#2266166 by Steven

 
STATIC
Song of the Vamp  (13+)
Penelope goes all in for immortality
#2246364 by Words Whirling 'Round

 
STATIC
Sweet Tea  (18+)
An unreliable narrator tells a tale of an old man, an evil eye, and murder.
#1941346 by Max Griffin 🏳️‍🌈

"Pengersick Castle, Cornwall
 Contest Entries  (13+)
Most entries are going to be E rated but some may go beyond that.
#2208434 by Angelica- Creature Features


*Bigsmile**Ax**Vamp**Bats**Shock2*


*Bookstack2* In my research on the topic, I discovered some interesting facts:

Writing horror is catharsis, exploration that gives us a feeling of ownership of our fears and some control in our life and gives hope and light as a resolution occurs.

Horror has suspense, mystery, terror, shock or fear and stirs our system to release hormones so the body has a response while the mind knows the danger is not real! Folks like to be scared. *Shock2*

It helps purge negative energies: better on paper than for real! One can feel better after the release of our dark side.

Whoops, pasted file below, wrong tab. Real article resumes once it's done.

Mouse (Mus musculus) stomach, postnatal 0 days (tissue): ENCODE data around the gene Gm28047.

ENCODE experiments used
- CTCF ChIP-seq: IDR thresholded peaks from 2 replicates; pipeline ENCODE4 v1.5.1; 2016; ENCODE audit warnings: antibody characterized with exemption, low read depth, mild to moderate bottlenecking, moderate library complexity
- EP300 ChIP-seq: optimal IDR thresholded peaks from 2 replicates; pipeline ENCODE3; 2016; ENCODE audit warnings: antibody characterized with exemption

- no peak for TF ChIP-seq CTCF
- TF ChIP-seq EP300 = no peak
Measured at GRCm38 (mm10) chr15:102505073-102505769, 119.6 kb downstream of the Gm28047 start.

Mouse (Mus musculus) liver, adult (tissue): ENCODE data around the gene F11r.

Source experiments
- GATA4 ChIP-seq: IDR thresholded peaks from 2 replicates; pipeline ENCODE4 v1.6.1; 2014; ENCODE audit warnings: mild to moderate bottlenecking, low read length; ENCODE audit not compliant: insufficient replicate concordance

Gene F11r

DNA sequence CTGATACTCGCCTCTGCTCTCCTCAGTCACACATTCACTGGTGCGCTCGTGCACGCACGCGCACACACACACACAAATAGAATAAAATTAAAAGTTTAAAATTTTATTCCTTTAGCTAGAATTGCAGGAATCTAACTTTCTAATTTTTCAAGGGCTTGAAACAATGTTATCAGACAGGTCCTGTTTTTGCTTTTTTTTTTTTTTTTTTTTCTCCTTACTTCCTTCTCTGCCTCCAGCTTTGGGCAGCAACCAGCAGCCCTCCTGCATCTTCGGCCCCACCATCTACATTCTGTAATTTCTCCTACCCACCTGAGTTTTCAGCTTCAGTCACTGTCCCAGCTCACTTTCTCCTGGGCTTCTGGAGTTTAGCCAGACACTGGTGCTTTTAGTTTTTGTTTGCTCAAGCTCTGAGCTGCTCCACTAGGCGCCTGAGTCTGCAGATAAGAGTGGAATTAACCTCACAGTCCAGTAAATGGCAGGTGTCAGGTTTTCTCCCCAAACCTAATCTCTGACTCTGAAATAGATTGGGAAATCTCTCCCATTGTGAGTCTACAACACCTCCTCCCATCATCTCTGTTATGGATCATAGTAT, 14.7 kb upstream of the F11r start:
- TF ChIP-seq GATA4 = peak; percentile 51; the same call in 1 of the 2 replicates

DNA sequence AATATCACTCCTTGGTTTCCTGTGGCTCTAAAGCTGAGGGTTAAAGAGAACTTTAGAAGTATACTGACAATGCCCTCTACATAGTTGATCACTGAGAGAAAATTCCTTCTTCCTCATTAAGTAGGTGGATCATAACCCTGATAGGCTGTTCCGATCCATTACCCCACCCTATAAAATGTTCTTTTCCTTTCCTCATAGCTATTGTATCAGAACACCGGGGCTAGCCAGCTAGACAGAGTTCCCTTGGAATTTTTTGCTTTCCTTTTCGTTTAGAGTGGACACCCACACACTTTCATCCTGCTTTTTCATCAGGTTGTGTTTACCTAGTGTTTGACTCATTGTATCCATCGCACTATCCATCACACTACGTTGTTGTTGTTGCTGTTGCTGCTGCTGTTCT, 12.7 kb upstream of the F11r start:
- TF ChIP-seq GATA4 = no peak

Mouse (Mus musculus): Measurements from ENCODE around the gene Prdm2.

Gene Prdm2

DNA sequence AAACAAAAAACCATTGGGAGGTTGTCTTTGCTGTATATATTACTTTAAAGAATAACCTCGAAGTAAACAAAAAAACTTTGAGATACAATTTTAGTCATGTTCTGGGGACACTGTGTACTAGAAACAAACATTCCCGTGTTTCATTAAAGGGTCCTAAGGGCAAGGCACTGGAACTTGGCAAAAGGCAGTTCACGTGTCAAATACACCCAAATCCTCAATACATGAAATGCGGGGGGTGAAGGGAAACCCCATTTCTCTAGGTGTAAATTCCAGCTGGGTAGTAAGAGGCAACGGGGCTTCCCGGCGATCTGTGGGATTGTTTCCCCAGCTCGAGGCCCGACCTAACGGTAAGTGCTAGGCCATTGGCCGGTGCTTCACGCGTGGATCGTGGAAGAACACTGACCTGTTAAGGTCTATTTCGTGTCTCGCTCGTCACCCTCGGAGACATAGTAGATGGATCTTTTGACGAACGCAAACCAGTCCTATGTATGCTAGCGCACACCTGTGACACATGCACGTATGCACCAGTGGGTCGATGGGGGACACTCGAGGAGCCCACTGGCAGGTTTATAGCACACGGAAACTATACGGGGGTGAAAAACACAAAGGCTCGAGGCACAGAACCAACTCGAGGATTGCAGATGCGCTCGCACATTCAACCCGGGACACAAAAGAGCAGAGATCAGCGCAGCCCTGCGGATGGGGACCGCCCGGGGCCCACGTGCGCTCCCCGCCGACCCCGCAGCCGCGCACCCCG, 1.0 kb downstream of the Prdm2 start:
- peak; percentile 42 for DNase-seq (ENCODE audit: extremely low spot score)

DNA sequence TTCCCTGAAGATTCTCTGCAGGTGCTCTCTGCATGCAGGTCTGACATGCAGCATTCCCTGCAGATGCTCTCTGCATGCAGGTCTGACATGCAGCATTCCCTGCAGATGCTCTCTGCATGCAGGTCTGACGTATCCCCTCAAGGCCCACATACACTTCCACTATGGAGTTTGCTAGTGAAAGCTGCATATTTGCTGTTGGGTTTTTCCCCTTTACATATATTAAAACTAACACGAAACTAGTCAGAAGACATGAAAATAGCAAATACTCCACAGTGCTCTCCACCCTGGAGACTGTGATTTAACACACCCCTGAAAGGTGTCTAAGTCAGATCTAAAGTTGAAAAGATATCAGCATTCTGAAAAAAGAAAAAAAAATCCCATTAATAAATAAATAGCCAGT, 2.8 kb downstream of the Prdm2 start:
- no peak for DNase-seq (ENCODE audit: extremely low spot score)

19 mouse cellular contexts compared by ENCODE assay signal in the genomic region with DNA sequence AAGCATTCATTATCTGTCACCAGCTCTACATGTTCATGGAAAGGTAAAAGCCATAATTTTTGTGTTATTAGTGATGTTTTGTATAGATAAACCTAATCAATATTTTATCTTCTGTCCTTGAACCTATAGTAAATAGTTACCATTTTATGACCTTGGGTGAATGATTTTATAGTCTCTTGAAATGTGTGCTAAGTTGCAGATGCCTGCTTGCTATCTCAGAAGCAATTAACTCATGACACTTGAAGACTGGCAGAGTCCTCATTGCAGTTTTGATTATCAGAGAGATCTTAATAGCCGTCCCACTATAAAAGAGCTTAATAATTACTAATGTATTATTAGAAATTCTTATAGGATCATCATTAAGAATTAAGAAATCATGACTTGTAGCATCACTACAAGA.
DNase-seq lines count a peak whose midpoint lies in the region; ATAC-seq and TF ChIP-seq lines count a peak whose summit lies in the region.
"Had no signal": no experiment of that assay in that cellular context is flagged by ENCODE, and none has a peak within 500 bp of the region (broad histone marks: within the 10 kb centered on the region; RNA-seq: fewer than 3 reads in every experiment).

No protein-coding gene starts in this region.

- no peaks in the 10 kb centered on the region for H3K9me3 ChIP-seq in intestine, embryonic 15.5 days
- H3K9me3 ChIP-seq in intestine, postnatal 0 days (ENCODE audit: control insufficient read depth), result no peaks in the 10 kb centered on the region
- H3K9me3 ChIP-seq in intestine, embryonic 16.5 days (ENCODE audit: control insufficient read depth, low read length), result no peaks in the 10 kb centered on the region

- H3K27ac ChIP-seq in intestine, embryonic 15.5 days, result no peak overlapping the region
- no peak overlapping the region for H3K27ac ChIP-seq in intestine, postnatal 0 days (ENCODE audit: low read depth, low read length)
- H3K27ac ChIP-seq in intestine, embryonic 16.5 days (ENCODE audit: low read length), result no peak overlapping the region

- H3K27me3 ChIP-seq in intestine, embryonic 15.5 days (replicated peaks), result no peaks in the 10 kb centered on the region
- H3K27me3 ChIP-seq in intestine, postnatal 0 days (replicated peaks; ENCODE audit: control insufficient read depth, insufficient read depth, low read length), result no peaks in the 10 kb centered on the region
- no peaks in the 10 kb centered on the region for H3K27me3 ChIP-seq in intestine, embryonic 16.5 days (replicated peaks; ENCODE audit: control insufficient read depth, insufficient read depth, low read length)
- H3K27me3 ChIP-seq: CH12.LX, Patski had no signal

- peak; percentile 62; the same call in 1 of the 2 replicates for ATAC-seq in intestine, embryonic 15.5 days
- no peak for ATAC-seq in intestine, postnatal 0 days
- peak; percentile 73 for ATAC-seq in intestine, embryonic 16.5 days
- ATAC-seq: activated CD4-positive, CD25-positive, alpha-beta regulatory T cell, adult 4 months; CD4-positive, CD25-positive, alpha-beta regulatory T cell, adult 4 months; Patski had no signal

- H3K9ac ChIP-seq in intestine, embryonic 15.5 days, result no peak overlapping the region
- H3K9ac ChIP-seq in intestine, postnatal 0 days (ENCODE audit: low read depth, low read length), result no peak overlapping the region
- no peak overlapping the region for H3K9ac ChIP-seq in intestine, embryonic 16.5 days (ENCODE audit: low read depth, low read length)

I found this Ted talk that gave me some interesting ideas I never considered: mostly about Horror movies.
*Burstr* We do not like to ask difficult life questions and horror tales can safely ask them and reveal our responses in a separate way from the real.

*Burstr* Horror makes us think, recognize patterns and ones that do not fit...which may illicit a laugh or a reflection, and creates community--especially in reference to horror shows. Folks do scream, talk out loud and seek connection. Apparently watching horror show connects us as we respond.



So what do you think? Why do you like, read, or write horror?

Thanks for reading! Eyestar *Delight*


Sources:

https://www.healthline.com/health/how-do-horror-movies-affect-your-mental-health...
https://happiful.com/why-do-we-love-horror-the-psychology-behind-scary-entertain...



Editor's Picks

*Bats* Enjoy some scary moments.


STATIC
Party dish  (GC)
Escorted to an unexpected dinner [Horror Writing Contest, 8/2022]
#2279535 by Soldier_Mike Salutes Veterans!

Night of the Thatcher Worms  (13+)
A delay leaving for a camping trip traumatizes four twenty-somethings.
#2274936 by Pernell Rogers

 Through the Darkness  (18+)
Death in the key of C.
#2280113 by Snow is Writing Poetry

 Justice Is Served  (18+)
A man returns to a corrupt gothic town to seek revenge.
#2280689 by 💙 Carly - falling for Fall

Lost Incantation  (18+)
Screams halloween contest prompt pumpkin patch about 1000 words
#2203967 by Kotaro

STATIC
Alone At Last: 1st & Weekly Win +NL ft.   (13+)
Feeding time.
#2219041 by S. E. Mabson

 Writing In Images  (E)
Food for thought
#2224692 by W.D.Wilcox

 
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Ask & Answer

*Questiong* So.....Why do you like, read or write horror? What is it's fascination? Do you have a favourite horror tale?